Scopes: Celestron 9.25, Orion 80MM and 120MM EON Apo
Solar: Lunt LS60THa/PT/B1200/50DS
Binos: Canon 15X50 IS Mounts: CGEM and LXD75
Eyepieces: Explore Scientific, Meade & TeleVue
Camera: DMK 41, Canon 6D, SBIG STT-8300
Messier Certificate # 2508
My Images: http://www.astrophotogallery.org/u342-hfjacinto.html
Quote: Well you are starting AP. I use to just have 1 scope. Just wait, start looking at cooled CCD's, filter wheels, narrow band pass filters, imaging apos, guide scopes and the hours needed to get an image, but its all worth it.
Quote:I only use mine for public outreach sessions, and for that use I can say it's been bullet proof for me for over six years. That's packing and moving it four to ten times a month, setting up in a different location each time, plus the occasional three day weekends and 8 nights at the Grand Canyon Star Party each year.
Quote:I've used the awesome freeware package EQMOD for satellite tracking, and it is quite adept at nailing the International Space Station and many other passing bodies for me. I've also done some lunar video that's been very pleasing using an Orion solar system imager.
EQMOD/EQASCOM will make this mount sing opera. Awesome, as I said. And the Synta family (EQ6, Atlas EQ-G, HEQ5, EQ6 Pro, NEQ6, etc.) are really blessed with this tool.
Quote:For imaging uses, the quality control has improved markedly over the years. Before I bought mine, there was awful grease we called Synta Glue, and much inferior materials and workmanship on the internal bearings and worms. But the last few years, things seem to have improved. The delivered mounts still suffer from overtighening the shafts, and sloppy alignment an inferior material on the worm bearing supports, leading to higher than desired periodic error, but those are really cheap and easy fixes. These haven't affected my visual use, though, with a pretty heavy SCT.
Quote:That's good to know. On that note, I noticed quite a number of people getting their Atlas mounts "hypertuned" by Deep Space Products. This seems to be a wonderful set of upgrades, including the replacement of lower-quality bearings with high quality ceramic ones. I wonder how much of an improvement this upgrade makes? Any opinions on that?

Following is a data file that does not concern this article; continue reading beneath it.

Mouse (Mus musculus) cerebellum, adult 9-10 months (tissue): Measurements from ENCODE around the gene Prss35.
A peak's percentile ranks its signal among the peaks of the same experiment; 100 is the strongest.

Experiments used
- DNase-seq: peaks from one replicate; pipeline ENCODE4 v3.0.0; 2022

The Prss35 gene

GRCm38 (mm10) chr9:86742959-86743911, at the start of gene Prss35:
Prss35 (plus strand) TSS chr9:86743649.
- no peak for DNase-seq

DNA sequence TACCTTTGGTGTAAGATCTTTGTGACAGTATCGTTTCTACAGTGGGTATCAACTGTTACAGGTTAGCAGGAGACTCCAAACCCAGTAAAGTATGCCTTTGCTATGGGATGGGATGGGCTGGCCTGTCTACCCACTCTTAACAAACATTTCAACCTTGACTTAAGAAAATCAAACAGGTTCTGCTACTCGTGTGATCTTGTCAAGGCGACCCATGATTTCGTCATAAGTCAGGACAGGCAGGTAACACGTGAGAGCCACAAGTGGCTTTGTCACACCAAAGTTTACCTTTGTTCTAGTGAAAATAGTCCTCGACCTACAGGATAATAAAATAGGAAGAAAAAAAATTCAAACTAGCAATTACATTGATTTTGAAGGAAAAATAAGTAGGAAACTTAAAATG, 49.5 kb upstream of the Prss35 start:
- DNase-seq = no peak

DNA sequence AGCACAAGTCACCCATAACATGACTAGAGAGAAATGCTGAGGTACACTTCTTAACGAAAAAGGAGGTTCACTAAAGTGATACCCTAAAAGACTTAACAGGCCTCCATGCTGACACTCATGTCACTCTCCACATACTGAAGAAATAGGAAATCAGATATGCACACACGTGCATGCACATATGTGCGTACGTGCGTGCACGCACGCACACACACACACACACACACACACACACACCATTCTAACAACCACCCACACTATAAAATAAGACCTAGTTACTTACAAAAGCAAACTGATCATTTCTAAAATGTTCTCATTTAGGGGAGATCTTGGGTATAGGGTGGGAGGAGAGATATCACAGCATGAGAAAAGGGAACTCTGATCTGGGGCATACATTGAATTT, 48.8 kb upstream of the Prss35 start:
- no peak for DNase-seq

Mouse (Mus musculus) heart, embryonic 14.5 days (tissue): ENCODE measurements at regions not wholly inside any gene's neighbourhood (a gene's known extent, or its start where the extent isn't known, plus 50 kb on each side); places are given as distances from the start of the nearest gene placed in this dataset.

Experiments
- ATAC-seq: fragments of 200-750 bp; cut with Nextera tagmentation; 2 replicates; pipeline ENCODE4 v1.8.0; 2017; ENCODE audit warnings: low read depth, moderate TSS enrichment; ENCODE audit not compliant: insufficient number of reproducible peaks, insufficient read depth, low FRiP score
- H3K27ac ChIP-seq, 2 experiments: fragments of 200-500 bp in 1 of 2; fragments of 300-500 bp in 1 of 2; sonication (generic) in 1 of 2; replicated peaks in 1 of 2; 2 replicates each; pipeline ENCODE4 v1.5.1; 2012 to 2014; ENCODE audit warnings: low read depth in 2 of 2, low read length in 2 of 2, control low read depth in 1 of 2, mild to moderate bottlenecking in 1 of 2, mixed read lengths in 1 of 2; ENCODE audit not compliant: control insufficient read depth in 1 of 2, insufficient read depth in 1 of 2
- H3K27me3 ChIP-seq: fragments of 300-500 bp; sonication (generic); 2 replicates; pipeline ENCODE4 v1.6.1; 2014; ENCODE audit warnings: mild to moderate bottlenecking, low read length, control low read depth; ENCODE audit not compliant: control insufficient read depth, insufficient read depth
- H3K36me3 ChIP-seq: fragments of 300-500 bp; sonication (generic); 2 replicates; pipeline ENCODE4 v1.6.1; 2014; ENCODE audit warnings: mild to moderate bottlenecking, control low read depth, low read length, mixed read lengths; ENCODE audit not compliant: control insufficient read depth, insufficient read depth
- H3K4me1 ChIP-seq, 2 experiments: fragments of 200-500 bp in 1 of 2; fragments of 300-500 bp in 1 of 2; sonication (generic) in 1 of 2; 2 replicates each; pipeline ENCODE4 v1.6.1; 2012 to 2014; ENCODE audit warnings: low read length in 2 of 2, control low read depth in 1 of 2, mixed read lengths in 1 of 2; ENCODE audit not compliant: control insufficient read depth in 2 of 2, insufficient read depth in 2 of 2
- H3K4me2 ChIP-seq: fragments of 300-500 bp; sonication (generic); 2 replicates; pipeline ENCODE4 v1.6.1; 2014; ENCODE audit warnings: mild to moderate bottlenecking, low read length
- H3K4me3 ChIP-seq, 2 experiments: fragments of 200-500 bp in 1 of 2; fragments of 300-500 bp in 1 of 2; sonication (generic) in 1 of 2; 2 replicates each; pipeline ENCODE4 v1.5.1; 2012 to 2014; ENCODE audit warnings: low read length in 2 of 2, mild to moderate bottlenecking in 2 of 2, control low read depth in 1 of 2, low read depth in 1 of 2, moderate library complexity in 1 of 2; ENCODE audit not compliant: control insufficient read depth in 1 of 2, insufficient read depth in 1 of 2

Modded C9.25, Vixen SP retrofitted with DS motors and Autostar My pics Stars light the world without, to give us purpose They light us within to give us reason We live in a well-lit abyss.
Quote:hfjacinto,Your pics as well are impressive. I enjoy seeing things in a open starfield sometimes as well. Evenryone is allways in a hurry to zoom in. Sometimes it's nice to see these object just hanging in space. Joe
Quote:Ajay,You have done some awesome work there. I would not have thought they were DSLR if you had not listed it. Very nice stuff.. I found the C9.25 to be an excellent performer in the past.hfjacinto,Your pics as well are impressive. I enjoy seeing things in a open starfield sometimes as well. Evenryone is allways in a hurry to zoom in. Sometimes it's nice to see these object just hanging in space. Joe
Quote:I'd highly recommend the Atlas. I've used an Atlas for 3 years now and am very satisfied with it's performance. I shot images up to 2000mm. I mostly use it in the 800mm range. Look at my images at the link in my tagline.-Bill
Quote:I have an older Atlas with about 40" of periodic error (peak to peak). It works fine for me imaging at 800mm, but I doubt that autoguiding could completely tame those swings at longer focal lengths.The Atlas mount has continually improved over time; it may be worth buying a new one (or at least a new used one, if that makes sense). The newer ones seem to have better PE characteristics than the old ones, in the 15-25" range. The smaller the PE, the less work your guider has to do.Please understand that I'm not insinuating anything about the mount you're looking at, I don't know anything about it or how old it is. I got my Atlas used from a club member for a very good price knowing everything I needed to know about it and I have no regrets. It's been SO much better than my LXD75.Once I build my observatory, I plan to move up to a high-end mount. Until then, the Atlas is doing everything I need it to do. Just know that the newer ones are typically better than the older ones. Also, as far as I know, the newer Atlas and CGEM mounts are almost equivalent in terms of mechanical characteristics, PE, etc. The Atlas uses stepper motors; the CGEM servos. Functionally it makes no difference other than that the Atlas may be a little quieter. The main advantages of the Atlas is that it is very reliable and that it can be controlled using the EQMOD suite, which is excellent. (I don't even have a hand controller for my mount, I use EQMOD exclusively). The advantages of the CGEM are that is has better software, including the excellent All-Star Polar Alignment technique. It also has the capability of accepting permanent PEC. The Atlas can also use PEC, and with EQMOD, PEC is well-integrated with autoguiding (so they don't fight), but the Atlas worm gear is not indexed so its quite easy for the PEC curve to become unsynchronized. The CGEM accepts Losmandy dovetails, so you'd need to replace the dovetail that will accompany your SN6 to use it with the CGEM, but this is a worthy upgrade anyway that will minimize flexure and provide a very rigid and secure attachment.Whew! That's a lot to digest. I do think you will be well-served to consider the Atlas / CGEM caliber mounts rather than the CG5 / LXD75. The lesser mounts will probably be able to handle the weight of your imaging setup, but they tend to have substantially more PE and, more importantly, a certain "roughness" or stickiness in the tracking that can be hard to guide out.